Viw Magazine


Everybody loves Florida, and why shouldn’t they? The weather is better than any other state in the country. The beaches are up for countless awards every year. The ocean is calm and salty on the West side and cold and wavy to the east. At all times of the year, you can walk outside and catch a sunburn. The huge state is home to the southernmost point in the continental United States, a beautiful place named the Florida Keys. Due to these upsides of living in Florida, it is a life goal for many people to move here. Because of that, the population of the state is now more than 23 million people. If Florida was a country all on its own, it would be the 16th largest economy in the world and the 58th most populous.

There’s a rich history here in Florida -one of Spanish conquistadors, palm trees, and alligators. Florida has a deep Cuban lineage that relates back to the booming tobacco industry in the 1800’s. There is no place like it in the United States. In the south, you can find swamps teeming with wildlife, and in the north, you’ll see hilly flatlands covered with lakes and miles of orange groves. Golf courses line nearly every major plot of land and retirement villages line those golf courses. It’s a diverse place in which millions of people of all ethnicities come to. With all the positives Florida has to offer, the state would be nothing without its tourists.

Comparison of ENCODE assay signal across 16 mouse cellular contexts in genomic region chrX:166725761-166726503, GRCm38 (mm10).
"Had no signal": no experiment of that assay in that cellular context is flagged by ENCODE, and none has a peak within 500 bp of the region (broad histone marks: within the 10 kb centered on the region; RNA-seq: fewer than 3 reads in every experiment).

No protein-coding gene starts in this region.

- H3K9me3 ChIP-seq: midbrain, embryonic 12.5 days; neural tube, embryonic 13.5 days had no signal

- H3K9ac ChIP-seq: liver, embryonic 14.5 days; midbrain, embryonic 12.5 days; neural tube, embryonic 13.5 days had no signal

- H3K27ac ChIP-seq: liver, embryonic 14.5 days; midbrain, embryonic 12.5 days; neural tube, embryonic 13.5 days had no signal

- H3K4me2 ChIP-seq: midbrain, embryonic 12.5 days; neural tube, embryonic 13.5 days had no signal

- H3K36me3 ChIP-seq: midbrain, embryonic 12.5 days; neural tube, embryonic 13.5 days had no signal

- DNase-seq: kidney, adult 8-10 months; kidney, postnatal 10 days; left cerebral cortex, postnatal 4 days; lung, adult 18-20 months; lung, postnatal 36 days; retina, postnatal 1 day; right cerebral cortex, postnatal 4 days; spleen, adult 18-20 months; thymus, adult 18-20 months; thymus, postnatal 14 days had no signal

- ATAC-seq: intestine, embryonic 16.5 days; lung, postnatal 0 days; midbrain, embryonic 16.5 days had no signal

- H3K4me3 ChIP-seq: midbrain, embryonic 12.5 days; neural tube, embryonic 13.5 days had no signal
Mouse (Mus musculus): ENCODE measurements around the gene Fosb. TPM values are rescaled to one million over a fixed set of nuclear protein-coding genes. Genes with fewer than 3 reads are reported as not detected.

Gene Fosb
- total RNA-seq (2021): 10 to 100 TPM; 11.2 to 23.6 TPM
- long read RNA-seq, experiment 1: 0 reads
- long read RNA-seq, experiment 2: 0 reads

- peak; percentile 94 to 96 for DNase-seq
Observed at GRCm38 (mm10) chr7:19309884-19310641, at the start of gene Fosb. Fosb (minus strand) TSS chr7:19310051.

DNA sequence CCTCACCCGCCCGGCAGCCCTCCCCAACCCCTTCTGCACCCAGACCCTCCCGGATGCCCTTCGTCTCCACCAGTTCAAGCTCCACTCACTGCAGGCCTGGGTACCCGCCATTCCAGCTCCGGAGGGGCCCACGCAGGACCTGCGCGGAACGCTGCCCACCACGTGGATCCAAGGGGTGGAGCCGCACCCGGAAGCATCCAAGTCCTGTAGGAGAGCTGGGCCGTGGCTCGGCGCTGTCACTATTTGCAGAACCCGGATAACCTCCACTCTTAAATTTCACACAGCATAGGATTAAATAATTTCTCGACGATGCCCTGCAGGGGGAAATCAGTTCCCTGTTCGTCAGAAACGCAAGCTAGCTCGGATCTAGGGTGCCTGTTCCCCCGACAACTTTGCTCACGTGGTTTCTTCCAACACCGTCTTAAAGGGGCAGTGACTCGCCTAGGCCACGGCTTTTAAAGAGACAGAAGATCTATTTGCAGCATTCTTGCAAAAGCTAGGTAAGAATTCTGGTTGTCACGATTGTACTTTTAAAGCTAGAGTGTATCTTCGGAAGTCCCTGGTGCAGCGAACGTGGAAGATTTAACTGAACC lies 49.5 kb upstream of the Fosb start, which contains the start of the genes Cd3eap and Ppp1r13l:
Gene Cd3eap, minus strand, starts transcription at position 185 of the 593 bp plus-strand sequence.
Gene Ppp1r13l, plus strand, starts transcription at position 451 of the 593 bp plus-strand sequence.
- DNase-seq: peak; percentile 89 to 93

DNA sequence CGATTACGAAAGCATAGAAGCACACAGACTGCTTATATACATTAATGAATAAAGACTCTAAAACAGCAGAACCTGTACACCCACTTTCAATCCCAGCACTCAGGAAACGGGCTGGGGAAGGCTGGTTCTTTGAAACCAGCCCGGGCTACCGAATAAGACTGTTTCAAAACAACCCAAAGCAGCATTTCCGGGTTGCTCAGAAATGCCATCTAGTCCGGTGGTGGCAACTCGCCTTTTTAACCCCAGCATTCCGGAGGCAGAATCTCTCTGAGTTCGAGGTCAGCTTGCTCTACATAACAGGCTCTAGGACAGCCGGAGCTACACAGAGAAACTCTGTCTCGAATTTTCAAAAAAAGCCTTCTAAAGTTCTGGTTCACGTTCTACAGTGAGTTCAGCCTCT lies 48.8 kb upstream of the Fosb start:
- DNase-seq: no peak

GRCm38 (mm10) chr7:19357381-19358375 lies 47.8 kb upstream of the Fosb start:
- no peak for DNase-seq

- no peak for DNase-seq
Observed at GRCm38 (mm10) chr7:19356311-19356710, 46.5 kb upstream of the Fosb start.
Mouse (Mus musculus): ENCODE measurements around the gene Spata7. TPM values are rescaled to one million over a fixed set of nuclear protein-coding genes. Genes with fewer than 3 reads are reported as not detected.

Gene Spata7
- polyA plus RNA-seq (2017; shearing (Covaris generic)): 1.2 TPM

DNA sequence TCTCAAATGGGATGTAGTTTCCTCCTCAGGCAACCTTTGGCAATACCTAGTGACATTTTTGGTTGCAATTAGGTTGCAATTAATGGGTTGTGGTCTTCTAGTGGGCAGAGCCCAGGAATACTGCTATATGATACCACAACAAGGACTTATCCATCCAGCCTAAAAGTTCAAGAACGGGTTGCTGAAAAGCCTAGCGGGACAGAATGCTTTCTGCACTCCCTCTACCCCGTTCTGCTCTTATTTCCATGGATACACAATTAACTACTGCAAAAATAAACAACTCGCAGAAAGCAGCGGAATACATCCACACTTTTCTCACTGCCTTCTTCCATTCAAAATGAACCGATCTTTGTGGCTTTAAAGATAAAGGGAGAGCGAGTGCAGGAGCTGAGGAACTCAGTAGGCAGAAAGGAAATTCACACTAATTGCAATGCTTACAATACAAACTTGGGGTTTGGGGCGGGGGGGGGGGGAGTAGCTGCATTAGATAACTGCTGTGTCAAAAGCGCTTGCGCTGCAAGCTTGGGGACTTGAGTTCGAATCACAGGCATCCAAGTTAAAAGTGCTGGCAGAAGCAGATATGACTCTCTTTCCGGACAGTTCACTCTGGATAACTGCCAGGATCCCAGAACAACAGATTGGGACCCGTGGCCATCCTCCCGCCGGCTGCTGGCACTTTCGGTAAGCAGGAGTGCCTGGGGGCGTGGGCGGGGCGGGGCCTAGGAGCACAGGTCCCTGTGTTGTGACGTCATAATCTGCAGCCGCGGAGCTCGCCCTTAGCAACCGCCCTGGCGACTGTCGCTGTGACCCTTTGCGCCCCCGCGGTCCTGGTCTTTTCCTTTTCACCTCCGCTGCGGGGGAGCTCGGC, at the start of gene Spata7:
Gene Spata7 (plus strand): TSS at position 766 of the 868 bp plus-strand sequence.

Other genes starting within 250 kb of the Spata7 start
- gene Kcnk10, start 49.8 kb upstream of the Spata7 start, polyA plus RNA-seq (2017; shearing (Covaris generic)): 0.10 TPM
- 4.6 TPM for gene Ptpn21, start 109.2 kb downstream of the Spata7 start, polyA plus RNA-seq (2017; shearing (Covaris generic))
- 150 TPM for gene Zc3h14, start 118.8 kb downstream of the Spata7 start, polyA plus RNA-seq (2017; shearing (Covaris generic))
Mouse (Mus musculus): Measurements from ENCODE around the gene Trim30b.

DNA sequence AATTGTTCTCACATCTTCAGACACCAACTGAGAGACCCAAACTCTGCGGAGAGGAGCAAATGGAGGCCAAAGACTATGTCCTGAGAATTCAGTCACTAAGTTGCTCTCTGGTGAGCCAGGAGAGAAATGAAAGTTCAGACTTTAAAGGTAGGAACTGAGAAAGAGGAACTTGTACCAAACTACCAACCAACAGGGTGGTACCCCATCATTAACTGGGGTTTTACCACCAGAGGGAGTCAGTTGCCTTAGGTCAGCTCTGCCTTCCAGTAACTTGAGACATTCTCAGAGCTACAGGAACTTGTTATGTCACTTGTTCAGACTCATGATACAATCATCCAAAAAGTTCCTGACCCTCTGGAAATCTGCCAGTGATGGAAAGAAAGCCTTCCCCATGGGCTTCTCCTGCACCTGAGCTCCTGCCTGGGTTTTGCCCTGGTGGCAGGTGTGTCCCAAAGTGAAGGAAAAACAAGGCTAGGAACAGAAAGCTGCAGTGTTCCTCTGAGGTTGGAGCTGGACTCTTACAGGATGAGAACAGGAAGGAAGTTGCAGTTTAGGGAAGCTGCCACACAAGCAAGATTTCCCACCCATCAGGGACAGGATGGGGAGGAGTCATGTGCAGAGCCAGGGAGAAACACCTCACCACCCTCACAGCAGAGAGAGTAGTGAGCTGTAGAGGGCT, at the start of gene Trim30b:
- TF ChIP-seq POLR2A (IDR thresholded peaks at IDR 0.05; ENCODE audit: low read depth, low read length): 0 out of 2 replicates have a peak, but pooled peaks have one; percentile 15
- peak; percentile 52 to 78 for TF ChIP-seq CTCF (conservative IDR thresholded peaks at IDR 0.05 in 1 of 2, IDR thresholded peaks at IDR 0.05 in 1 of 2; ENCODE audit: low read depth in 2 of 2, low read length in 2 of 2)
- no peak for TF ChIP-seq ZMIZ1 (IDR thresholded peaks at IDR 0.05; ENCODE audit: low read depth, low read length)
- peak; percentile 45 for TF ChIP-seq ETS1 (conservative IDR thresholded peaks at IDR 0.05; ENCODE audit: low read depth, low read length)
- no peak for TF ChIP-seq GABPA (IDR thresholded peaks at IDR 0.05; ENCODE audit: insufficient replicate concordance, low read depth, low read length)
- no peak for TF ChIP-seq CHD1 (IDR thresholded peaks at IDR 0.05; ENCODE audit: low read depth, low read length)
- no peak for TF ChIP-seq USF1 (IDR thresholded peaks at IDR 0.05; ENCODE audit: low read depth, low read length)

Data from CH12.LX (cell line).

History of the Sunshine State

Joining the union in 1845 as the 27th state, Florida was named in tribute to Spain’s Easter celebration which is known as “Pascua Florida”, or the Feast of Flowers. Its population is the third most in the nation, behind only Texas and California. The massive state covers more than 65,000 square miles. Interestingly enough, it is one of the largest peninsulas on the planet. Thanks to the constant sunshine and warm weather, fruit grows like wildfire in Florida. More than 80% of the United States’ citrus is grown in Florida.

In 1565, Spanish conquistador Pedro Menendez de Aviles established the first permanent European settlement in the U.S., which he named St. Augustine. Sitting on the East coast, the Spanish forts that protected the settlement are still standing today.

Currently, Florida is home to the Kennedy Space Center, Disney World and the Amusement Capital of the World in Orlando, South Beach in Miami, and countless other attractions that make it one of the most visited places in the country.

Tourism by the Numbers

A trend that started in the late 19th century when residents in northern states started coming in droves to avoid harsh winters, later, in the 20th century, tourism became the state’s leading industry. It has now expanded into a trillion-dollar business in Florida that creates more jobs, drives more small businesses, and feeds major metropolitan cities.